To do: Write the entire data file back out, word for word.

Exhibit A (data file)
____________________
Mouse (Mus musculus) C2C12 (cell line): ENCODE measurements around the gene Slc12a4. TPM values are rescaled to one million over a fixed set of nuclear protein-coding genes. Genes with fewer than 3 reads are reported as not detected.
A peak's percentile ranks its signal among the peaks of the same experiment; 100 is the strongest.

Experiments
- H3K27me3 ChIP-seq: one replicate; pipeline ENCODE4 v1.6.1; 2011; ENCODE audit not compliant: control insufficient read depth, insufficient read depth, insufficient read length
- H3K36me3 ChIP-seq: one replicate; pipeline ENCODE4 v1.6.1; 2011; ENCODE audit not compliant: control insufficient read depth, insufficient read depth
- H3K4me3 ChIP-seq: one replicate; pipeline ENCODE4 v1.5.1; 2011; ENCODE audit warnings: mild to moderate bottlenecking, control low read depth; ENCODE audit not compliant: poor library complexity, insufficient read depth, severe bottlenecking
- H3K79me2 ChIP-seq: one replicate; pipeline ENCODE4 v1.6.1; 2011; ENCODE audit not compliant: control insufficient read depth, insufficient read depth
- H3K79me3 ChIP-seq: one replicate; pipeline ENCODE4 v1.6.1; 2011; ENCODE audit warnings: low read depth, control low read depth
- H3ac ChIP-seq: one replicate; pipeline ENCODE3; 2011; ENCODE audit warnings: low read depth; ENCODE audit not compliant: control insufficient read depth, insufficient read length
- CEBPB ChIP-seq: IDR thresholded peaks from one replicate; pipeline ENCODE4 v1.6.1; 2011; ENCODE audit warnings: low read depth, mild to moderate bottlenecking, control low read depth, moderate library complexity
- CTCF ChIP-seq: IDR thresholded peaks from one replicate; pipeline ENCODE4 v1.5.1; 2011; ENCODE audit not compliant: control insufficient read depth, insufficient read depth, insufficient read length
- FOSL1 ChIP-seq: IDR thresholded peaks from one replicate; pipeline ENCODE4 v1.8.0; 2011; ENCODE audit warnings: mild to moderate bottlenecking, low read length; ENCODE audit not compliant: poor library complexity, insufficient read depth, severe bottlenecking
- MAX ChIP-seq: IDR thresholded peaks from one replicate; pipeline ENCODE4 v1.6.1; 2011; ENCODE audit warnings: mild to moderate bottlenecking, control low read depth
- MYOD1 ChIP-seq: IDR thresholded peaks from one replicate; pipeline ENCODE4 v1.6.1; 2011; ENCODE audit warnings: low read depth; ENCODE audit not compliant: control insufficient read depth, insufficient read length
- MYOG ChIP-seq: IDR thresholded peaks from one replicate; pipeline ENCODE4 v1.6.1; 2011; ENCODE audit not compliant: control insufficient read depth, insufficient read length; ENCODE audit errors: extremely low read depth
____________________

Mouse (Mus musculus) C2C12 (cell line): ENCODE measurements around the gene Slc12a4. TPM values are rescaled to one million over a fixed set of nuclear protein-coding genes. Genes with fewer than 3 reads are reported as not detected.
A peak's percentile ranks its signal among the peaks of the same experiment; 100 is the strongest.

Experiments
- H3K27me3 ChIP-seq: one replicate; pipeline ENCODE4 v1.6.1; 2011; ENCODE audit not compliant: control insufficient read depth, insufficient read depth, insufficient read length
- H3K36me3 ChIP-seq: one replicate; pipeline ENCODE4 v1.6.1; 2011; ENCODE audit not compliant: control insufficient read depth, insufficient read depth
- H3K4me3 ChIP-seq: one replicate; pipeline ENCODE4 v1.5.1; 2011; ENCODE audit warnings: mild to moderate bottlenecking, control low read depth; ENCODE audit not compliant: poor library complexity, insufficient read depth, severe bottlenecking
- H3K79me2 ChIP-seq: one replicate; pipeline ENCODE4 v1.6.1; 2011; ENCODE audit not compliant: control insufficient read depth, insufficient read depth
- H3K79me3 ChIP-seq: one replicate; pipeline ENCODE4 v1.6.1; 2011; ENCODE audit warnings: low read depth, control low read depth
- H3ac ChIP-seq: one replicate; pipeline ENCODE3; 2011; ENCODE audit warnings: low read depth; ENCODE audit not compliant: control insufficient read depth, insufficient read length
- CEBPB ChIP-seq: IDR thresholded peaks from one replicate; pipeline ENCODE4 v1.6.1; 2011; ENCODE audit warnings: low read depth, mild to moderate bottlenecking, control low read depth, moderate library complexity
- CTCF ChIP-seq: IDR thresholded peaks from one replicate; pipeline ENCODE4 v1.5.1; 2011; ENCODE audit not compliant: control insufficient read depth, insufficient read depth, insufficient read length
- FOSL1 ChIP-seq: IDR thresholded peaks from one replicate; pipeline ENCODE4 v1.8.0; 2011; ENCODE audit warnings: mild to moderate bottlenecking, low read length; ENCODE audit not compliant: poor library complexity, insufficient read depth, severe bottlenecking
- MAX ChIP-seq: IDR thresholded peaks from one replicate; pipeline ENCODE4 v1.6.1; 2011; ENCODE audit warnings: mild to moderate bottlenecking, control low read depth
- MYOD1 ChIP-seq: IDR thresholded peaks from one replicate; pipeline ENCODE4 v1.6.1; 2011; ENCODE audit warnings: low read depth; ENCODE audit not compliant: control insufficient read depth, insufficient read length
- MYOG ChIP-seq: IDR thresholded peaks from one replicate; pipeline ENCODE4 v1.6.1; 2011; ENCODE audit not compliant: control insufficient read depth, insufficient read length; ENCODE audit errors: extremely low read depth